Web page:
TODAY'S PAPER
Overcast 35° Good Afternoon
Overcast 35° Good Afternoon
SportsColumnistsDavid Lennon

Gary Sanchez, like all catchers, plays a dangerous position

Yankees catcher Gary Sanchez on Sunday, Sept. 11,

Yankees catcher Gary Sanchez on Sunday, Sept. 11, 2016. Photo Credit: Kathleen Malone-Van Dyke

Despite Gary Sanchez’s superhuman ability at the plate, the biggest threat to his batting heroics — his Kryptonite, if you will — is what he must do while squatting behind it. That’s been the age-old problem for offensively skilled catchers, from Yogi Berra to Johnny Bench to Mike Piazza to Buster Posey. Staying healthy.

Even outfitted in protective padding from head-to-toe, no defensive player on the field is more vulnerable. The most routine accidents, on any one pitch, might possibly deliver a knockout blow. For a sobering example, look what happened Wednesday night to Sanchez, who homered twice at Tropicana Field but later was smacked on the elbow by Rickie Shaffer’s backswing in the ninth inning. Nothing out of the ordinary, but serious enough for Yankees trainer Steve Donohue to venture over for a quick check.

Fortunately, Sanchez was OK — this time. But the dangerous nature of the position often pushes teams to consider moving their top hitters to another spot, in order to insure that bat stays in the lineup as much as possible. The Giants give Posey occasional breathers at first base, and the Mets, after seeing Travis d’Arnaud knocked around in past years, also entertained the idea of working him out somewhere else.

Obviously, the Yankees like Sanchez right where he is, especially at this stage of his career. He’s only 23, and could have plenty of durable years behind the plate. Plus, having a catcher with his type of run-producing ability is a huge advantage for a lineup, which usually must rely on offense from elsewhere. The challenge then becomes giving him enough rest, but even that is no guarantee. The threats come from everywhere — bats, foul tips, sliding runners — and handling injury is a matter of degrees. It can’t be avoided altogether.

“Of course it’s hard,” said the Cardinals’ Yadier Molina, a seven-time All-Star and long considered the gold standard at the position. “You get hit by the ball every game. Every time, it’s a new spot. You got bruises every time. It’s tough. It’s a tough position to do both things, to be successful on defense and to be successful on offense, too.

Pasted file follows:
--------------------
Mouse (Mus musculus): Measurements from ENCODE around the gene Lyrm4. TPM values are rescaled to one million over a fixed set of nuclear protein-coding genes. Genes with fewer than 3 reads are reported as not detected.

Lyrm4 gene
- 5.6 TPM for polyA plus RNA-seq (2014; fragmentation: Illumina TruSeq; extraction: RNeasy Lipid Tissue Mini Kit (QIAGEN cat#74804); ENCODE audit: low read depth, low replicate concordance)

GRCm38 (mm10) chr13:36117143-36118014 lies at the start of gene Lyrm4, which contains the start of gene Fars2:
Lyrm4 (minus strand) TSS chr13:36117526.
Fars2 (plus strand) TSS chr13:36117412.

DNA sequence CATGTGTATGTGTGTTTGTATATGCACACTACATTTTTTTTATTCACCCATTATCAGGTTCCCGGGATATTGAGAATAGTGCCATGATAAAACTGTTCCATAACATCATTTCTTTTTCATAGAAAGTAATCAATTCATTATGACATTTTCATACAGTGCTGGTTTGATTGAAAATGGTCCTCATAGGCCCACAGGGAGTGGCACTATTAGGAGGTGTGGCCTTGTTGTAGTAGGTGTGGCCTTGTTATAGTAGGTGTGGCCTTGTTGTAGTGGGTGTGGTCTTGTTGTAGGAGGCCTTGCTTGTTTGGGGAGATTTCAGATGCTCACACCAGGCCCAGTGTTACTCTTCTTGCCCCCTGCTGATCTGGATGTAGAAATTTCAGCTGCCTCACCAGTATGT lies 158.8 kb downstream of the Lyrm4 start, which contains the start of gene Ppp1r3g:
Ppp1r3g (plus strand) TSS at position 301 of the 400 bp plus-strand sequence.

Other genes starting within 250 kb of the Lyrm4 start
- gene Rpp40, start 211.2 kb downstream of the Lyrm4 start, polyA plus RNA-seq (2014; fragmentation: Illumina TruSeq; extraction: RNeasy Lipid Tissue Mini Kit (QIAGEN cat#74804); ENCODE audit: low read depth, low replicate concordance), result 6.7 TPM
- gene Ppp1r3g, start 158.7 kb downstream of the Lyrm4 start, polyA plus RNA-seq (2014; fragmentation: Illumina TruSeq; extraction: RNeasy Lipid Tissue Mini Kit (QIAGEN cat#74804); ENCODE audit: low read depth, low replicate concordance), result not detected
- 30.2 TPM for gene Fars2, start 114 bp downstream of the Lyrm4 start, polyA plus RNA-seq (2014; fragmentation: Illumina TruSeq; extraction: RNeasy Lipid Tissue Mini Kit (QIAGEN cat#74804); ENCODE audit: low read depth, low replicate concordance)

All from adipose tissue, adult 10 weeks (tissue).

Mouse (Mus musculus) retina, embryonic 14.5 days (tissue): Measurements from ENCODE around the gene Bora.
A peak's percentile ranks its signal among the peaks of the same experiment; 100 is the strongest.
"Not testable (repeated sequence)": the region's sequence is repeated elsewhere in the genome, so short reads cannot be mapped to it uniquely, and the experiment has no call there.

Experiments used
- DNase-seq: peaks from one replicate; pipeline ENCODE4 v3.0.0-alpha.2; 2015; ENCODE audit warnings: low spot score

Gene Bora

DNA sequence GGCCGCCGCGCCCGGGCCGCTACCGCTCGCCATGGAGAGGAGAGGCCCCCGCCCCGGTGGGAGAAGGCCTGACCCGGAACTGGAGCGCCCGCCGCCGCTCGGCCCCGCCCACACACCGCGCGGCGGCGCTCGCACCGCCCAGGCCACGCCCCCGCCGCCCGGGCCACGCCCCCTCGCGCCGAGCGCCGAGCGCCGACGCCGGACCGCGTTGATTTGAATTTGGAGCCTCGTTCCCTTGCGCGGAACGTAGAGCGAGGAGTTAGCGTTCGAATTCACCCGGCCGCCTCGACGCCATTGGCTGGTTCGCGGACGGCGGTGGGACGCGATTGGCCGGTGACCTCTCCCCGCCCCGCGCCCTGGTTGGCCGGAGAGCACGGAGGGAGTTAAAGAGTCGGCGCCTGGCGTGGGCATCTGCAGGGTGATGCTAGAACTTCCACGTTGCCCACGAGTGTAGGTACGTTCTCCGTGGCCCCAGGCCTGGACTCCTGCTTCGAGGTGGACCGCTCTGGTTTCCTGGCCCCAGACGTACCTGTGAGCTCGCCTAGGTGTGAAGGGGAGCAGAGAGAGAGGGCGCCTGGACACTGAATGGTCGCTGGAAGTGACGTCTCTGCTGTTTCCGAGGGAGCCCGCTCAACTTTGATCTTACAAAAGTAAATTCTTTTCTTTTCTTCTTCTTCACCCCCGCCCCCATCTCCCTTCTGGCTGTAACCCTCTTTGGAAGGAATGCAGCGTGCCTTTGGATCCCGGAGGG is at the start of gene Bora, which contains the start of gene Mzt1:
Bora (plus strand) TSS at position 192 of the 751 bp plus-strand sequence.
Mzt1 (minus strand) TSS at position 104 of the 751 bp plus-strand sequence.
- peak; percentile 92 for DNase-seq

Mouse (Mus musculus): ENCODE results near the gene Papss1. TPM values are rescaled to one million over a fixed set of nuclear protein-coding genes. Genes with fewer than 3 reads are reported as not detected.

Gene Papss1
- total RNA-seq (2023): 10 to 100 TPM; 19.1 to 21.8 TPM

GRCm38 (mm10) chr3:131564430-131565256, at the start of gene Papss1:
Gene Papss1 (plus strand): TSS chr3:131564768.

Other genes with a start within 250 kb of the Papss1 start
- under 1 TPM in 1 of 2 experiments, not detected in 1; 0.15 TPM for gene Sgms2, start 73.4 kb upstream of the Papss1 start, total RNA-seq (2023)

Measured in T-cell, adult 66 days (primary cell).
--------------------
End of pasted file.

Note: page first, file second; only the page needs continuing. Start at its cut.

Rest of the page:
“I mean, you’re squatting for, how many times, 200 times? And then you come back the next day with a different bruise on your body and then you have to do the same thing, day in and day out. Obviously you can do it. But you’ve got to be mentally tough.”

Molina, 34, has played fewer than 136 games only once since 2008, the season he wound up on the disabled list with a sprained knee. The other DL stint was 2014, when Molina was limited to 110 games due to surgery to repair a torn ligament in his thumb. Molina certainly doesn’t possess Sanchez’s power, but he’s always been a solid offensive threat, batting over .300 four times and hitting .296 this season. In 2012, Molina smacked a career-high 22 homers, and never really came close to duplicating the feat. As for potentially moving from behind the plate on occasion to preserve his health in later years, Molina has no interest.

“I’m a catcher,” Molina said. “I like to be back there. I like to be in the game. I like to get hit. I need to have those feelings, and you definitely definitely you take pride in that. I see other guys move because their offense is so good. The team want them to be more careful, so they move. But I think, in my own opinion, if they wanted to do that with me, I wouldn’t accept it.”